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Is Portugal a tax haven in Europe?

By Mark Quinn - Topics: Portugal
This article is published on: 3rd November 2022

Portugal has long attracted expatriates looking for warmer climes, good food and a relaxing pace of life; but in recent years, the wide range of entry visas and attractive tax breaks for new residents have seen Portugal’s popularity soar.

With standard tax rates ranging from 14.5% to 53%, Portugal can either be crippling or a tax haven depending on how and where you structure your wealth.

New residents
Portugal introduced the Non-Habitual Residence (NHR) scheme in 2009 and made updates in 2020. It offers new residents to the country the potential for very low (or no) tax on pensions, capital gains and certain types of income for 10 years.

The greatest draws for expatriates are the favourable taxation of pension income: 10% for post-31st March 2020 NHRs (0% for pre), 0% tax on foreign dividend income and a 20% income tax rate on earned income for those working in Portugal in jobs deemed as ‘highly valued’ by the Portuguese government.

Another opportunity is for those with investment property portfolios. NHR can exempt capital gains tax in Portugal, which under normal circumstances would otherwise be taxed at progressive rates.

Existing residents
For those without NHR, Portugal can still be a tax-efficient home depending on how you structure your income and savings sources. With the correct planning and structuring, you can legitimately create a tax-favourable position and in some cases, single-digit rates of tax, which means that Portugal can still be more favourable than most individual’s home countries.

Is Portugal a tax haven in Europe

Optimise your move
Planning at least a year before your move is best to put yourself in the most favourable position. This will
allow you to take advantage of any tax opportunities in your home country and arrive in Portugal with the right structures, assets or income sources.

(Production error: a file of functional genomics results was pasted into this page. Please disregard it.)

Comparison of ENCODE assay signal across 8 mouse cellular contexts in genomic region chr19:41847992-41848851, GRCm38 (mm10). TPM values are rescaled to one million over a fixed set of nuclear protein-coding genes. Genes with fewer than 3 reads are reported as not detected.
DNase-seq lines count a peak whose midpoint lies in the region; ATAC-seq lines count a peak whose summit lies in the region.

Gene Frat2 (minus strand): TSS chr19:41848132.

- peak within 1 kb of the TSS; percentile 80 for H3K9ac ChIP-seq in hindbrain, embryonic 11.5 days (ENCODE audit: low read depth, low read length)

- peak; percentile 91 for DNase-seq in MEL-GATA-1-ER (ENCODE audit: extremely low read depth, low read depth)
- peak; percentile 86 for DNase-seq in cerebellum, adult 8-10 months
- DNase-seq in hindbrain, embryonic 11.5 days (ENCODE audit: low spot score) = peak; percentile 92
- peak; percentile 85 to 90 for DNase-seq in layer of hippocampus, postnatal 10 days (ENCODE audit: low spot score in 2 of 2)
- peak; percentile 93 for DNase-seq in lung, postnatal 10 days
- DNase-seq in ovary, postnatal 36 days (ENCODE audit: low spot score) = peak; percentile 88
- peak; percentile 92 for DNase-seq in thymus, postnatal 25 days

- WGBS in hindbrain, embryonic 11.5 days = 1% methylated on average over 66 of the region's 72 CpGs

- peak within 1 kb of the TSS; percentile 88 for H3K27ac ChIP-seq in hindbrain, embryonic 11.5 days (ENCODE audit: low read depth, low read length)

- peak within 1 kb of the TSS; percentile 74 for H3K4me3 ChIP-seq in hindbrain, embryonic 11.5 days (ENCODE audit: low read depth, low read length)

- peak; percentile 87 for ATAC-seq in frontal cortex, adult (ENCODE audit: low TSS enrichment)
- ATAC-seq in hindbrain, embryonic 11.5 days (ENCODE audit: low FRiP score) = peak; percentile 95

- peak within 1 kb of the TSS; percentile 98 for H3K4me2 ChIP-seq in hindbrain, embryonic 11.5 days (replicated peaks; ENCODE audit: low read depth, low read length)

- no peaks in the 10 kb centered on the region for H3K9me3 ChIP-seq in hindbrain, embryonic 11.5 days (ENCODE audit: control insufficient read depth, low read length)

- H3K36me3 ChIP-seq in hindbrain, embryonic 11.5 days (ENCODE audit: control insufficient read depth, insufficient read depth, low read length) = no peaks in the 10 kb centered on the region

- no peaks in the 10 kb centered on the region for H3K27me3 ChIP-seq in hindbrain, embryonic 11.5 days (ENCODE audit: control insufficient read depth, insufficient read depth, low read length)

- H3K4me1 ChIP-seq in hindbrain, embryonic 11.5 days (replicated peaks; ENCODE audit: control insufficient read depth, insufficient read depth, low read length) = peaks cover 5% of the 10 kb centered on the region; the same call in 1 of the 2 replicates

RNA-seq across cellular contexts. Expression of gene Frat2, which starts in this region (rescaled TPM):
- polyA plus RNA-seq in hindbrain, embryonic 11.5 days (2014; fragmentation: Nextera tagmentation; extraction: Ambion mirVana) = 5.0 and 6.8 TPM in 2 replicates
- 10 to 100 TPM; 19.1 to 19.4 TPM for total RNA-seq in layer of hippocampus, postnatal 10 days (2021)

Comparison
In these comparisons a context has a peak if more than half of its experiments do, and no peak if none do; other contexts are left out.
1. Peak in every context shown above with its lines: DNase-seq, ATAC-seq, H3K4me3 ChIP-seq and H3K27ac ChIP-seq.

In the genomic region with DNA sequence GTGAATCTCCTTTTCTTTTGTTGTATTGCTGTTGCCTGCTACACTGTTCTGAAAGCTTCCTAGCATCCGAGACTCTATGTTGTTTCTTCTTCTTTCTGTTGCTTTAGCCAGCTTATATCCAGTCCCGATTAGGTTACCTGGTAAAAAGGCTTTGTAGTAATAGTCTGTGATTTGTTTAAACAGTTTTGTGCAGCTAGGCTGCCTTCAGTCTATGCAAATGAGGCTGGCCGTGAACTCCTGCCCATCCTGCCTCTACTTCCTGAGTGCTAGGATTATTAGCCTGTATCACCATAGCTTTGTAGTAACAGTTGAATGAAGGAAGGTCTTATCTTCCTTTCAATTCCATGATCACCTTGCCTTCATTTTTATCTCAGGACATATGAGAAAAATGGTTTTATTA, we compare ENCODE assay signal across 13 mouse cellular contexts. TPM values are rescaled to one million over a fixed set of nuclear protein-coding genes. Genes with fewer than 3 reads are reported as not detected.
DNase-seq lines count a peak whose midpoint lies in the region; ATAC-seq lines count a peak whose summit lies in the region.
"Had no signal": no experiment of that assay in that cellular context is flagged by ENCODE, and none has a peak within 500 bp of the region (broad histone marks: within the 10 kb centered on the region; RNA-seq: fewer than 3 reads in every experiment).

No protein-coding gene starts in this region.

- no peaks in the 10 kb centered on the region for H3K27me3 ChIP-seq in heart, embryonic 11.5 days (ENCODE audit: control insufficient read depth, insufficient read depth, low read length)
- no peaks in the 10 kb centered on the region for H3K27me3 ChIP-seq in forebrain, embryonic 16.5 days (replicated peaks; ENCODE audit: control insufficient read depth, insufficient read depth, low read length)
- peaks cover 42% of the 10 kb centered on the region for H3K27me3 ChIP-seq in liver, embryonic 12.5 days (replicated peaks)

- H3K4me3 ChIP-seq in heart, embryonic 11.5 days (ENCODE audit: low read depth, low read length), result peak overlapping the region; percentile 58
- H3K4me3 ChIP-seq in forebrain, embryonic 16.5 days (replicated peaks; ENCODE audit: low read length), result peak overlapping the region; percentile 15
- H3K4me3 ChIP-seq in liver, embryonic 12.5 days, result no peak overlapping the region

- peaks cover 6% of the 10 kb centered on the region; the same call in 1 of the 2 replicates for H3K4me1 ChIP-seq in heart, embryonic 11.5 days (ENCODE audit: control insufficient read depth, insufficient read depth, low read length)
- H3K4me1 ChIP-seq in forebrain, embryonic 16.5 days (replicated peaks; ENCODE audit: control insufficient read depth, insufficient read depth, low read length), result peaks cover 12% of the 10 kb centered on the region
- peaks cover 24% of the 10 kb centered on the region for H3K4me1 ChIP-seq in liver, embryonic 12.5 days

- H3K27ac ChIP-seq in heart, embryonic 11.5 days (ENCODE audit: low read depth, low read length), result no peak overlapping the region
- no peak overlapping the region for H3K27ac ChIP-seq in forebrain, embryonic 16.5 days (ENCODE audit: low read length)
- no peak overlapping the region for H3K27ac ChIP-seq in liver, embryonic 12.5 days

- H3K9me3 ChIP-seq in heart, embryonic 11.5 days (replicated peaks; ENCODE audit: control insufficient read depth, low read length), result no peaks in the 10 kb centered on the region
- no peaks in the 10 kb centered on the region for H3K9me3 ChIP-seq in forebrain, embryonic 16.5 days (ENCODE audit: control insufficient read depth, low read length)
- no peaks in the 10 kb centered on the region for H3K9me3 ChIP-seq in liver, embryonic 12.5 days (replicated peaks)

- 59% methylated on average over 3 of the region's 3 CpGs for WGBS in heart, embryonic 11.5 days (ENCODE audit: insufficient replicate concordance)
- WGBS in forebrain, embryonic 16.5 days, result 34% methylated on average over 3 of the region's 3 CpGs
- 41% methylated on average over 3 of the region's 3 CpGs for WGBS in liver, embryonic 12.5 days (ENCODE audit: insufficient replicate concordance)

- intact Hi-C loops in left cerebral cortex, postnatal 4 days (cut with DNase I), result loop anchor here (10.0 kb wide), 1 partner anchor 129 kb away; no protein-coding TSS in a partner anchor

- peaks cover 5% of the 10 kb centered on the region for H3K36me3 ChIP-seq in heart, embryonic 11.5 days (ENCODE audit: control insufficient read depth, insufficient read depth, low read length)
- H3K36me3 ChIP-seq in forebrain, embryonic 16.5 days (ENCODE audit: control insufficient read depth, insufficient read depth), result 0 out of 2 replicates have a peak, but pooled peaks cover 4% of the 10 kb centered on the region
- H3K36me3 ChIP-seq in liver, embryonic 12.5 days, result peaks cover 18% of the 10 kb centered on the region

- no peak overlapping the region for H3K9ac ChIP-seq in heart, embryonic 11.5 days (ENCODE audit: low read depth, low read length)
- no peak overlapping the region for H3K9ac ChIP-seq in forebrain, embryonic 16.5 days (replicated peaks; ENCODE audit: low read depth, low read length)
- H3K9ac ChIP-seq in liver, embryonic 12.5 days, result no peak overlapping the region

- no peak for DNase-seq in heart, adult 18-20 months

Caveats
The benefits of NHR do not automatically apply to all situations; planning is required to maximise tax-saving opportunities.

There are subtle nuances to the NHR scheme and international tax rules, meaning that in some cases it may not be beneficial to apply for NHR. It depends on how your income is generated and the interaction with your originating country and in some cases, we have seen this create an additional tax liability.

Another common complexity can be the interaction between taxation in Portugal and the former country. For example, what some people believe will be tax-free income may be taxable because of a nuance in the law e.g. income sources must have the ‘potential’ to be taxed in the originating country to qualify under NHR.

CLARITY WITH ADVICE

Paying zero or very low rates of tax is possible in Portugal as an NHR or standard resident, but it very much depends on each person’s circumstances. Planning (and potentially restructuring) is required.

As Chartered Financial Planners and Tax Advisers, we are in the best position to provide cross-border advice to expatriates and assist in creating compliant tax-efficient solutions.

For a complimentary initial consultation please contact Mark Quinn & Debrah Broadfield at +351 289 355 316 or mark.quinn@spectrum-ifa.com.
Alternatively, visit our financial guides page for tax updates and important information about living in and moving to Portugal.

Article by Mark Quinn

If you are based in Portugal or are thinking of moving to Portugal, you can contact Mark at: mark.quinn@spectrum-ifa.com for more information. If you are based in another area within Europe, please complete the form below and we will put a local adviser in touch with you.

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